When the story broke, the child’s mother blamed Beavis and Butthead, and MTV came under attack. The network pulled the episode, moving the show to a ten o’clock timeslot, adding a disclaimer, and cutting all instances where the characters chant “fire.” The show itself wound up under the gun for several more incidents, but it was the initial tragedy that reopened the debate on the influences of art and culture on life, and vice-versa.
You Can’t Do That on Television – “Adoption”
Ontario-based sketch comedy show You Can’t Do That on Television made the jump to national Canadian TV then landed on the fledgling youth-based network Nickelodeon in 1981. It proliferated on the burgeoning network, bringing postmodern children’s entertainment into its own and opening an entire generation up to the pre-stardom stylings of Alanis Morissette—for better or worse. The show also kicked off the slime craze that swept through Nickelodeon programming and other imitators throughout the ’80s and ’90s. However, it wasn’t all slime and smiles for the egregiously long-titled TV show.
One particular episode rubbed several adoptees and adopters the wrong way. Appropriately titled “Adoption,” the episode explored and lampooned the concept of adoption in several skits, including one where a father tries to return his adopted child to an agency. Although wary of the content, Nickelodeon decided to air the episode once—probably because the 1987 season only consisted of five episodes. After the hostile response, though, the network shelved the episode indefinitely. “Adoption” did run on Canadian television, but it was missing a sequence where one character cussed (mildly).
For one brief, not-so-shining moment, You Can’t Do That on Television truly lived up to its name.
Steven Universe – “We Need to Talk”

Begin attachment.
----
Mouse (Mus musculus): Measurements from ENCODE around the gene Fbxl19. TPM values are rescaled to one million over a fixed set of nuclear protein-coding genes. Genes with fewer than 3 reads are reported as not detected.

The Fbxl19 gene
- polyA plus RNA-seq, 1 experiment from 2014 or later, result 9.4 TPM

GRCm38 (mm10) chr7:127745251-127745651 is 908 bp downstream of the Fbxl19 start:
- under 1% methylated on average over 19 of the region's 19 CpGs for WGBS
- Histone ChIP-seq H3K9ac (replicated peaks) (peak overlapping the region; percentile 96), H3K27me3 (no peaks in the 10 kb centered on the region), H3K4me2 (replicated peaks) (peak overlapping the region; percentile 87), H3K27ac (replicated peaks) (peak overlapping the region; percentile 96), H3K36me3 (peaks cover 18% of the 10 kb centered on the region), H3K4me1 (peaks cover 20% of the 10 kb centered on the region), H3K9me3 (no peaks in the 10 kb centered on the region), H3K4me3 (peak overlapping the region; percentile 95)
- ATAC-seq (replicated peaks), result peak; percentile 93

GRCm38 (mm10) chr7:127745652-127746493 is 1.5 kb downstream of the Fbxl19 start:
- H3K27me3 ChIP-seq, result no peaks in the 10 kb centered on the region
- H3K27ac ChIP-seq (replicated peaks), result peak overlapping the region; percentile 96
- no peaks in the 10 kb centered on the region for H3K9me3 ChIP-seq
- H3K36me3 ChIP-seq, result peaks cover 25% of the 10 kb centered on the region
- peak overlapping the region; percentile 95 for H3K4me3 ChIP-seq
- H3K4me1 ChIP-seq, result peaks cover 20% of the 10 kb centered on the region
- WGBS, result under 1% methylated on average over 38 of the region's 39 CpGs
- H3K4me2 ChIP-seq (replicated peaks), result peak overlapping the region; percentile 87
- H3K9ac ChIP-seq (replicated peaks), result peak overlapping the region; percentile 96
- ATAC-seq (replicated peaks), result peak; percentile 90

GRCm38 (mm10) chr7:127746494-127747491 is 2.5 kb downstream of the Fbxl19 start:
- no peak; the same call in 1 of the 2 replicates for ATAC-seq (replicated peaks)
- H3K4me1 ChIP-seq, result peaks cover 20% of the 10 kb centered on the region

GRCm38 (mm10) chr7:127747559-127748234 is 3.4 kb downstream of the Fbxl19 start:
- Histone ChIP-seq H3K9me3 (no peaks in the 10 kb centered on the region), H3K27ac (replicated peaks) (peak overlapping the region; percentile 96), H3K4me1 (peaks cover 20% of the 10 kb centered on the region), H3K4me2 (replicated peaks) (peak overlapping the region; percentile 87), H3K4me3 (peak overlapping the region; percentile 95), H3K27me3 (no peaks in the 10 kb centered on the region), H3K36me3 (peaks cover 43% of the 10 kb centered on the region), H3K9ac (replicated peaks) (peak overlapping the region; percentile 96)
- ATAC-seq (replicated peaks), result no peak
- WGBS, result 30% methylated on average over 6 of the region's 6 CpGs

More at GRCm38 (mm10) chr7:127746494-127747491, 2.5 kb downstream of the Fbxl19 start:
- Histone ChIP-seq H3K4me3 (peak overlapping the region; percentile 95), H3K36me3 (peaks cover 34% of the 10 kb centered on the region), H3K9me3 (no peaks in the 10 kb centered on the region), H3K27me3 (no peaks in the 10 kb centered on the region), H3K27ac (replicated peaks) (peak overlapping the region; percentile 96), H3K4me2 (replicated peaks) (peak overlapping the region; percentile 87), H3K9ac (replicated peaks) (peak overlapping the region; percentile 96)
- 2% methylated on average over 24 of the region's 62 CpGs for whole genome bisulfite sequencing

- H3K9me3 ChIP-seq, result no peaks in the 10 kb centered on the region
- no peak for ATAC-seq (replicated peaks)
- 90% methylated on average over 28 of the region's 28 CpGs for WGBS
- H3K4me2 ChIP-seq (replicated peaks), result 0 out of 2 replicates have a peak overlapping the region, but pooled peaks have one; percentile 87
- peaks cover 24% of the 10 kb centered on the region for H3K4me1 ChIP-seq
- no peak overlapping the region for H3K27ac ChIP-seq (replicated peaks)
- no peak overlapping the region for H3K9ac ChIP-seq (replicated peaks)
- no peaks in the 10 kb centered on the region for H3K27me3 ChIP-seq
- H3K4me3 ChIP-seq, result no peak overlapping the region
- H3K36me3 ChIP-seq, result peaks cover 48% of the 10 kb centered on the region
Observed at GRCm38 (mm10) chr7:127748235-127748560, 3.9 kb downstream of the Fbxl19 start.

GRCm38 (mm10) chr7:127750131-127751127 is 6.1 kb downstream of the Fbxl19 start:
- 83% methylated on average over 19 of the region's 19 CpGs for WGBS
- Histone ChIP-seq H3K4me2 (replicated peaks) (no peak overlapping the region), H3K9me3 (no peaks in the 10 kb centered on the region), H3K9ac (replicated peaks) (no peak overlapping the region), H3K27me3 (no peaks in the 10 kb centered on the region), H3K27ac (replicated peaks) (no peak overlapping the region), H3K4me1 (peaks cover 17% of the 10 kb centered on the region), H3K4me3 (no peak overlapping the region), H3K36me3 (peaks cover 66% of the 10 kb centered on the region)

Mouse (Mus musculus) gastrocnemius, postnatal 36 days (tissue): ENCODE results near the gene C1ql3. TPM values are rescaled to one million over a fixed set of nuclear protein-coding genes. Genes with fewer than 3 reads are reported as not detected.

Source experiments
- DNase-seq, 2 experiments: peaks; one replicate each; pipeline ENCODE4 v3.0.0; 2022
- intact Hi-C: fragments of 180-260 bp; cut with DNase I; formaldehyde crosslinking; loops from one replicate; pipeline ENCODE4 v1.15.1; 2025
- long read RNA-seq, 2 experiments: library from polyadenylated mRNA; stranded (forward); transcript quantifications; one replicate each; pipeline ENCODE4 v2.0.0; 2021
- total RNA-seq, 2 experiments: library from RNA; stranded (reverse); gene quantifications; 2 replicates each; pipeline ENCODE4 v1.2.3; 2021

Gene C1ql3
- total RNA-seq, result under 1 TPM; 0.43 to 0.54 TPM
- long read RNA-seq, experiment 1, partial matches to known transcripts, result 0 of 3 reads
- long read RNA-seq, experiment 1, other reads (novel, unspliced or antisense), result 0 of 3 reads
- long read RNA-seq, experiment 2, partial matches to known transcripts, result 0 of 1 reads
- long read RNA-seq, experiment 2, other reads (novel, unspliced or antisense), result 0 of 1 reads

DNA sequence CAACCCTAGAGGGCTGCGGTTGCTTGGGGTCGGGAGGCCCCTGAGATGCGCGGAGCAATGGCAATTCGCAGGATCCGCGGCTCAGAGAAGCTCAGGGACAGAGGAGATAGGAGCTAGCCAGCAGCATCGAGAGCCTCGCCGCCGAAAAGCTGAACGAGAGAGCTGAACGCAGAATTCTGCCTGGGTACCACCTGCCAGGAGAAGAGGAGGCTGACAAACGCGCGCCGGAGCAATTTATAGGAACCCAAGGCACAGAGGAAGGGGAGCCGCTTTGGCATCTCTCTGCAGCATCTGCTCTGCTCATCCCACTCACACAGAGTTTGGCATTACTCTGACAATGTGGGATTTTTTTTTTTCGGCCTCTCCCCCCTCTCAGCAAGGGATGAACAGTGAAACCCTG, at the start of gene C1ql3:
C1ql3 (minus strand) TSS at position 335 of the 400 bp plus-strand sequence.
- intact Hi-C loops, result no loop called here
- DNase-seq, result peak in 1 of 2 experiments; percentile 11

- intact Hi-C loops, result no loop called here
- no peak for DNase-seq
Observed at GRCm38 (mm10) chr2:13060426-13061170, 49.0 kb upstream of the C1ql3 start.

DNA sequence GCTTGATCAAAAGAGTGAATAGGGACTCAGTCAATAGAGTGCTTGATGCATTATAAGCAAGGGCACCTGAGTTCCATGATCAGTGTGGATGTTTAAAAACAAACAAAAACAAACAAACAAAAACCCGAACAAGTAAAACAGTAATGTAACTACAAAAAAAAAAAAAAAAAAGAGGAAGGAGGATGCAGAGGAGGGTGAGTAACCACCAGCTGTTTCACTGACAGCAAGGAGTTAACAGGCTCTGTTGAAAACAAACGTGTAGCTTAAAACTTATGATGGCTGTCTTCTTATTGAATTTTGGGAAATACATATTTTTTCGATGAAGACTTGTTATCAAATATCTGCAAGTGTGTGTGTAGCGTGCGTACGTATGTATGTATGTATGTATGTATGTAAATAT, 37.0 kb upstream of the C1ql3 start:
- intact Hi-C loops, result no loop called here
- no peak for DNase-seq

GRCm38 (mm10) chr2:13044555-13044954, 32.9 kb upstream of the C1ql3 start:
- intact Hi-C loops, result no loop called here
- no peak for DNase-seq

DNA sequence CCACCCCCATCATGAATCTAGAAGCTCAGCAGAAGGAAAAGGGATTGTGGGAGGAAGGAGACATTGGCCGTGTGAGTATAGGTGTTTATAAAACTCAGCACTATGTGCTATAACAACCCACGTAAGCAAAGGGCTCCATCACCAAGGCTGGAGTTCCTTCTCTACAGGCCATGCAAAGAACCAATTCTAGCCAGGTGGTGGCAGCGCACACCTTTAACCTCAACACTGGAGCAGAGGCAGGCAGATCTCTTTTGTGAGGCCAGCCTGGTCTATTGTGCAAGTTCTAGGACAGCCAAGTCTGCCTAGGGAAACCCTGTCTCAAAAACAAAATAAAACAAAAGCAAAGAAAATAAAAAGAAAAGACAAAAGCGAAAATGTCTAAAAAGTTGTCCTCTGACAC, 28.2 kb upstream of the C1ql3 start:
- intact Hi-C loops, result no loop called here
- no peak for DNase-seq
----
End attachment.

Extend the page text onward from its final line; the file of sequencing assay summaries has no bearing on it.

In 2013, Cartoon Network launched Rebecca Sugar’s Steven Universe. As the first animated series solely created by a woman, the show offered a more feminized take on life, including a supporting cast consisting primarily of female characters, despite centering on a young boy.
Framed by the world-rending adventures of the eponymous character and his alien “Crystal Gem” friends Pearl, Garnet, and Amethyst, the Emmy-nominated show often subverts common children’s show tropes of escapism, blurring the barriers between fantasy and reality. Steven Universe also addresses contemporary views on gender roles and doesn’t shy away from sexuality, including a well-characterized lesbian relationship between extraterrestrials Ruby and Sapphire and featuring same-sex relationships as a part of the fabric of daily life—because, well, they are part of the fabric of daily life.
Despite its progressive outlook, Steven Universe has marched along without a hiccup. However, the episode “We Need to Talk,” did not fare as well in the United Kingdom. During one of the show’s musical numbers, the character Pearl shares a very close but sweet dance with Steven’s mother, Rose. Apparently, the scene made the big cheeses at Cartoon Network UK a tad bit uncomfortable. As a result, they pulled the episode, cropping about three seconds of the footage before broadcast. After the move stirred ire from fans, the network claimed their “slightly edited version is more comfortable for local kids.” Best of all, the controversial edit now jump-cuts from the two women dancing right to Greg’s reaction, while strumming his crotch, er, guitar. Now there’s that subtle, English censor humor at work.
Shake It Up – “Party It Up”
Eating disorders are funny, right? Body dysmorphia and other psychological conditions that cause the sufferer to either purge or starve themselves to within an inch of their life, if not to death, are riotously amusing. Well, they are until a popular childhood star who once suffered from them gets involved, anyway.
The otherwise bubbly Disney Channel sitcom Shake It Up!, which aired from 2010 until 2013, starred Bella Thorne and Zendaya. The show followed a duo of two would-be dancers on their misadventures in school and the world, as they sought fame and fortune as professional dancers. During a model soiree sequence in the episode, “Party It Up,” one of the shallow model-types quips at the duo: “I could just eat you up. Well … if I ate.” After the show aired in 2011, singer Demi Lovato took to Twitter with her own not-so-amused comeback, saying: “I find it really funny how a company can lose one of their actress from the pressures of an EATING DISORDER and yet still make joke about that very disease. #nice”
Lovato, who starred on Disney Channel’s Sonny With A Chance, has been public about her own battles with bulimia. After her scathing remarks, Disney Channel PR’s Twitter outlet responded, stating “it’s NEVER our intention to make light of eating disorders!”—before pulling the episode, as well as an episode of another the show, So Random, which Lovato also tweeted about. Both programs were stripped of their insensitive remarks and returned to circulation.